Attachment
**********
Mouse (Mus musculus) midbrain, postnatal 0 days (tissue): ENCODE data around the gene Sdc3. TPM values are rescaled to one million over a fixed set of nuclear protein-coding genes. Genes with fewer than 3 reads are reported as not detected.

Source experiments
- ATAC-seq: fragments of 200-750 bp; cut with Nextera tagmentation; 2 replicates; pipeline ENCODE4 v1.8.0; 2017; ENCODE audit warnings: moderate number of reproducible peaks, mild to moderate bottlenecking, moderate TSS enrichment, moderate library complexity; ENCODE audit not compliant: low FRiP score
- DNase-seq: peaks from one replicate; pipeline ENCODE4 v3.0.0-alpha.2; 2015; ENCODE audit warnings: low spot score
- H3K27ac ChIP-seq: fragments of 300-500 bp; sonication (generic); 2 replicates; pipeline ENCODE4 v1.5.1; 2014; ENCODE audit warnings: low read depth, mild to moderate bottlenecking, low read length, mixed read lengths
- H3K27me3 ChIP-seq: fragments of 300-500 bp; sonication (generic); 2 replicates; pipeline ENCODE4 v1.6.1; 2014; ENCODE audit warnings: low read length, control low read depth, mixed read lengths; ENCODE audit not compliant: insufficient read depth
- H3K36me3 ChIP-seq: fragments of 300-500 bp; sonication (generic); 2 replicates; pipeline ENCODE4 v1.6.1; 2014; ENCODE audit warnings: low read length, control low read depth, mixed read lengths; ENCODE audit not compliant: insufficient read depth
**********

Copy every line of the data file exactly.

Mouse (Mus musculus) midbrain, postnatal 0 days (tissue): ENCODE data around the gene Sdc3. TPM values are rescaled to one million over a fixed set of nuclear protein-coding genes. Genes with fewer than 3 reads are reported as not detected.

Source experiments
- ATAC-seq: fragments of 200-750 bp; cut with Nextera tagmentation; 2 replicates; pipeline ENCODE4 v1.8.0; 2017; ENCODE audit warnings: moderate number of reproducible peaks, mild to moderate bottlenecking, moderate TSS enrichment, moderate library complexity; ENCODE audit not compliant: low FRiP score
- DNase-seq: peaks from one replicate; pipeline ENCODE4 v3.0.0-alpha.2; 2015; ENCODE audit warnings: low spot score
- H3K27ac ChIP-seq: fragments of 300-500 bp; sonication (generic); 2 replicates; pipeline ENCODE4 v1.5.1; 2014; ENCODE audit warnings: low read depth, mild to moderate bottlenecking, low read length, mixed read lengths
- H3K27me3 ChIP-seq: fragments of 300-500 bp; sonication (generic); 2 replicates; pipeline ENCODE4 v1.6.1; 2014; ENCODE audit warnings: low read length, control low read depth, mixed read lengths; ENCODE audit not compliant: insufficient read depth
- H3K36me3 ChIP-seq: fragments of 300-500 bp; sonication (generic); 2 replicates; pipeline ENCODE4 v1.6.1; 2014; ENCODE audit warnings: low read length, control low read depth, mixed read lengths; ENCODE audit not compliant: insufficient read depth